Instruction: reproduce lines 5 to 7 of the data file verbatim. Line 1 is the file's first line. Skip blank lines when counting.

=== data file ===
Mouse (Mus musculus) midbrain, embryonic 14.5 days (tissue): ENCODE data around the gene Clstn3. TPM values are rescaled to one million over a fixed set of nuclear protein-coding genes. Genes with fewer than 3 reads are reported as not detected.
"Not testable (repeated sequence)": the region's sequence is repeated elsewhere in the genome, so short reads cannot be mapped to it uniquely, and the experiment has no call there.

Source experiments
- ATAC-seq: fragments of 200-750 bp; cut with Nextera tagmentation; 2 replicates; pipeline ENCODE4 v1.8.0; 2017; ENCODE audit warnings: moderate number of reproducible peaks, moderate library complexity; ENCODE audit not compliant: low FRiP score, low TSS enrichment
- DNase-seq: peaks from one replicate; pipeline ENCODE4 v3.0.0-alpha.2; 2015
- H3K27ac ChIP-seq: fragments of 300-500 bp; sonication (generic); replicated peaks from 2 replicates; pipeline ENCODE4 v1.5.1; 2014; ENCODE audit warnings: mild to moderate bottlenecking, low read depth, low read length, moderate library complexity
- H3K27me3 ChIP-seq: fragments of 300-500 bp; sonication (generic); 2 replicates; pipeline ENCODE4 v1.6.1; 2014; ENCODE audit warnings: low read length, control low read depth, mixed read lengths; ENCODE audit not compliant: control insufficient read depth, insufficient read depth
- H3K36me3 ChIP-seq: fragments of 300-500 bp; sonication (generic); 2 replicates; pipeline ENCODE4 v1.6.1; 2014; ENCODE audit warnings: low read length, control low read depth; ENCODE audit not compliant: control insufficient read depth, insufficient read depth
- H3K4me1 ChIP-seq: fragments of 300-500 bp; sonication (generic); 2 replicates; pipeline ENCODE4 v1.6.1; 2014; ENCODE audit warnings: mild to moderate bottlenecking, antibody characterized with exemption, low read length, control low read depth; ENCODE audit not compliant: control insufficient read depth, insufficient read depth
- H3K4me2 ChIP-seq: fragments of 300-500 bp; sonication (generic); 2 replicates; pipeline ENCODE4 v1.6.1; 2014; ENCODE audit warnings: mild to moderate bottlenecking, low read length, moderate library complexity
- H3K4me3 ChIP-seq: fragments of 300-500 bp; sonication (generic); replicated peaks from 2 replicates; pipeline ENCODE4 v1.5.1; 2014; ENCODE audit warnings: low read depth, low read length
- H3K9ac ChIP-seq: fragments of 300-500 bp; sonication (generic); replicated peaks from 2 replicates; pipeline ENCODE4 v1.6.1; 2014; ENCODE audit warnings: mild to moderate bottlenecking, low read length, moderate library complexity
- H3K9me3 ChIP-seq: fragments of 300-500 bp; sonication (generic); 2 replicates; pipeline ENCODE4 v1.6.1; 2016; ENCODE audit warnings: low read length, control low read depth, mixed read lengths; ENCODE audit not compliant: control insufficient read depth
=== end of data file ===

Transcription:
- DNase-seq: peaks from one replicate; pipeline ENCODE4 v3.0.0-alpha.2; 2015
- H3K27ac ChIP-seq: fragments of 300-500 bp; sonication (generic); replicated peaks from 2 replicates; pipeline ENCODE4 v1.5.1; 2014; ENCODE audit warnings: mild to moderate bottlenecking, low read depth, low read length, moderate library complexity
- H3K27me3 ChIP-seq: fragments of 300-500 bp; sonication (generic); 2 replicates; pipeline ENCODE4 v1.6.1; 2014; ENCODE audit warnings: low read length, control low read depth, mixed read lengths; ENCODE audit not compliant: control insufficient read depth, insufficient read depth